The song is Kray Dunava, or how people amuse themselves along the Danube, River of Many Names. There's a man shaking a bottle of sparkling wine, another man with a broom, attractive women, and the Bulgarian version of aerobic exercise, with the river as a backdrop.

Another fun video from the blog in 2015 was the Romanian dance Hora Veche, also known as Horror from Veche. A group of young people took this dance and made it fun.  It was a stellar performance. "We did it!"

Since the New Year is upon us, let's have a blast with Diko Iliev.  Somebody paired an excerpt from a war movie with Iliev's Dunavsko Horo. The explosions are timed perfectly with the music, and, yes, you can dance to it. It is a tradition to dance to this music at midnight on New Year's Day in Bulgaria.

Happy New Year 2016! A big "Thank You" to Alien Diaries readers and followers. May the New Year bring peace and joy (not war).

You can find the posts where these videos originally appeared below, except the Diko Iliev link.  Enjoy!  See you next year.

Bulgarian Folklore and Pop Culture

Balkan Music Night 2011

Two Variations on the Albanian Folk DanceValle Pogonishte

Dancing Through the Alphabet Letter P (bonus video)

Beli Dunav, Part Three: Modern Bulgarian Danube Songs

Having a Blast With Diko Iliev

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Sunday, December 20, 2015

Real Men Can Dance

“Those move easiest who have learn'd to dance”
Alexander Pope

Today's post features men who are very good dancers.  It is unfortunate that men in the United States think of dance as primarily a female activity.  If they saw how dancers are viewed in other cultures, they might change their minds.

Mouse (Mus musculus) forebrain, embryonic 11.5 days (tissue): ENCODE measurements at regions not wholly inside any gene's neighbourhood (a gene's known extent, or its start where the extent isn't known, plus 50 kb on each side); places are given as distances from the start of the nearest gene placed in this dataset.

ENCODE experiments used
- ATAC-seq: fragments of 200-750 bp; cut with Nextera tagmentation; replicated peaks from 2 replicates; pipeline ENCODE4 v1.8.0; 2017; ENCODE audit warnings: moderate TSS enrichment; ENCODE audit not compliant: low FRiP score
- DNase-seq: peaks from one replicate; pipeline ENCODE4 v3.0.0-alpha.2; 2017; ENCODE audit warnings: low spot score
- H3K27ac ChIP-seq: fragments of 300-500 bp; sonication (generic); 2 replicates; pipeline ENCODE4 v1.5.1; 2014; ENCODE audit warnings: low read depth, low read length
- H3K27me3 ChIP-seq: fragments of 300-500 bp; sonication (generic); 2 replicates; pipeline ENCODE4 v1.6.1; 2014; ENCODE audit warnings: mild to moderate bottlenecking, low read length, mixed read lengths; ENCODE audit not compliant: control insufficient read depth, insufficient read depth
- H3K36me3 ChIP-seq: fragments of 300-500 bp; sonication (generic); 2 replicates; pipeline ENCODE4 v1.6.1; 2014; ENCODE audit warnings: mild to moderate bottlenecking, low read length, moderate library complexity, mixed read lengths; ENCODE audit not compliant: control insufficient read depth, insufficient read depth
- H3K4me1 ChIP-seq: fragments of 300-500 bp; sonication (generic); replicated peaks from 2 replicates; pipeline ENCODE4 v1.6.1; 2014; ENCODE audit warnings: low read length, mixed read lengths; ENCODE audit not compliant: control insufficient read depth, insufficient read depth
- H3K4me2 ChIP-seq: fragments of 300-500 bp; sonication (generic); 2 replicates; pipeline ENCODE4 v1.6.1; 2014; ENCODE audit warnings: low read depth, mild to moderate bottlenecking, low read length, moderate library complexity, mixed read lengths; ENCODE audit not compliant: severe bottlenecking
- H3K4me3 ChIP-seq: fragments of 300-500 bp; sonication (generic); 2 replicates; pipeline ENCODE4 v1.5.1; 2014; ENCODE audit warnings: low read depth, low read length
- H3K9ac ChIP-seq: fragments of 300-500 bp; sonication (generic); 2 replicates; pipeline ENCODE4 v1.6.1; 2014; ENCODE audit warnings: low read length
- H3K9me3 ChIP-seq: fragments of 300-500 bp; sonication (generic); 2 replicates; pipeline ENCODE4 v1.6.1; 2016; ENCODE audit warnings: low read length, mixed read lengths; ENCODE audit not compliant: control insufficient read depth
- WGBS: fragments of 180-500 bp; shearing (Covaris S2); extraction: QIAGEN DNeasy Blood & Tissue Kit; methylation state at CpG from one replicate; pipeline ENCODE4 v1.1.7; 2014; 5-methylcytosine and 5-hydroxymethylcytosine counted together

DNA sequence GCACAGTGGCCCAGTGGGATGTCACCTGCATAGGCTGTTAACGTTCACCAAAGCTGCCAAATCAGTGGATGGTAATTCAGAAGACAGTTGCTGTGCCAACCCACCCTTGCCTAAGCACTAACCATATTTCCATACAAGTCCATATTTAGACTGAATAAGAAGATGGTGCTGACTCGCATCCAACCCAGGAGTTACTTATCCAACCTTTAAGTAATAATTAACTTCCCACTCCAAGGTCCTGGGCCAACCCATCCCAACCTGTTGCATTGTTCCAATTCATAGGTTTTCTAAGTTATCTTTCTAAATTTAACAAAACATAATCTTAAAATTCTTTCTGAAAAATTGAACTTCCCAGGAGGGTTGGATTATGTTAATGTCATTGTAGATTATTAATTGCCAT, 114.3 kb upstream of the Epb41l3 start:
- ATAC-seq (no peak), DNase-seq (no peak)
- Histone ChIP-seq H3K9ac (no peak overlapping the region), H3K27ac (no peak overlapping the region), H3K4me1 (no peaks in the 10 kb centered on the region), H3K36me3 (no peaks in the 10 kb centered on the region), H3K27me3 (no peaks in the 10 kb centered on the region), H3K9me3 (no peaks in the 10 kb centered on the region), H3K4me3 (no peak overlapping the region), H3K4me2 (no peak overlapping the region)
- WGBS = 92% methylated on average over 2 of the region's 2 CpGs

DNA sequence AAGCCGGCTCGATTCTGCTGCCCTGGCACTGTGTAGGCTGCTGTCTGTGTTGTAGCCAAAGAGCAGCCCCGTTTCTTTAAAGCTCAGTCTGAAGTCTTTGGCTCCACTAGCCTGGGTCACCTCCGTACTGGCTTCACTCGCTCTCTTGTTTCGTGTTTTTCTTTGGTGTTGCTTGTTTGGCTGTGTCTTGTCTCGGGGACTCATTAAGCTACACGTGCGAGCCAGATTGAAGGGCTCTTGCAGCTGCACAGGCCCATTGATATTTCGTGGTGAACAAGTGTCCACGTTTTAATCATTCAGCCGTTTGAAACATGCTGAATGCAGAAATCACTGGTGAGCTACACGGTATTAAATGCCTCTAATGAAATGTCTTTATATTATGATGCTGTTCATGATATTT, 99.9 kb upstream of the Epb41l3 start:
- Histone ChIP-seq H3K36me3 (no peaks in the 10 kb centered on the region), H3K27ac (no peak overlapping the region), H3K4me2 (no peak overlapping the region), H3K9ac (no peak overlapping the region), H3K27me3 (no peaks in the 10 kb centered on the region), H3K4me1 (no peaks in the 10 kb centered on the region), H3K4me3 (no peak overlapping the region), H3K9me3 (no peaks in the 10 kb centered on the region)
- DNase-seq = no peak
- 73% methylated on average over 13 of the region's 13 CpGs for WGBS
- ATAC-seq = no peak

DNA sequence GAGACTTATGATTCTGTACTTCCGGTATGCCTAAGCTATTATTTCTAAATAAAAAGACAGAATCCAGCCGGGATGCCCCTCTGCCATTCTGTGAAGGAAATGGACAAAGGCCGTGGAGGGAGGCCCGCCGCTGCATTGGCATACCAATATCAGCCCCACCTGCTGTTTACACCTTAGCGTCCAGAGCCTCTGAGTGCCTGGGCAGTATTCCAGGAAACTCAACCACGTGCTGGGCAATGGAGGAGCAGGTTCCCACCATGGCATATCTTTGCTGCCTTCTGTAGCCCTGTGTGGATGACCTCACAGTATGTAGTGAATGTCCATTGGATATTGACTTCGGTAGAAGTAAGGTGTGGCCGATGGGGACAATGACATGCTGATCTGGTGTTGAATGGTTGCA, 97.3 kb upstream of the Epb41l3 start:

Traditionally, in the Balkans, dances were places for young people to find marriage partners, and the men's dances were especially flamboyant because they were showing off for the women.  The best dancers got the prettiest girls.

Here's a group of guys at a wedding, and what you see is testosterone in action. I don't know where the wedding took place.  The title is in Bosnian and roughly translated means "Have you seen these men dance?"

The dances shown here are from the Shope region of Bulgaria. They start with Shopska Rachenitsa, then Graovsko Horo at 1:45 and finish the with the rachenitsa.  What energy!

Here's some eye candy for the ladies: three young shirtless men from Romania dancing sirba. This particular sirba is a fast, difficult dance.  I would definitely have an interest in them if I were young and single..They certainly weren't ashamed to have this posted on YouTube. If they were advertising for potential mates, I'd say they were doing an excellent job. Men who dance like this are sexy!

For more on the Romanian dance sirba, there is a link below with more information.

If you enjoyed this you may also like:

The "Flavors of Bulgarian Rachenitsa Part Two  Masculine, Feminine and Flirty (one of the videos shows a female group dancing Shopska Rachenitsa)

Wedding Dances and Bloopers from Bulgaria and Romania

The "Flavors" of Romanian Sirba

In the spirit of the season, here are some Bulgarian Christmas Songs.

The next post will be published shortly before the New Year. Happy Holidays to all!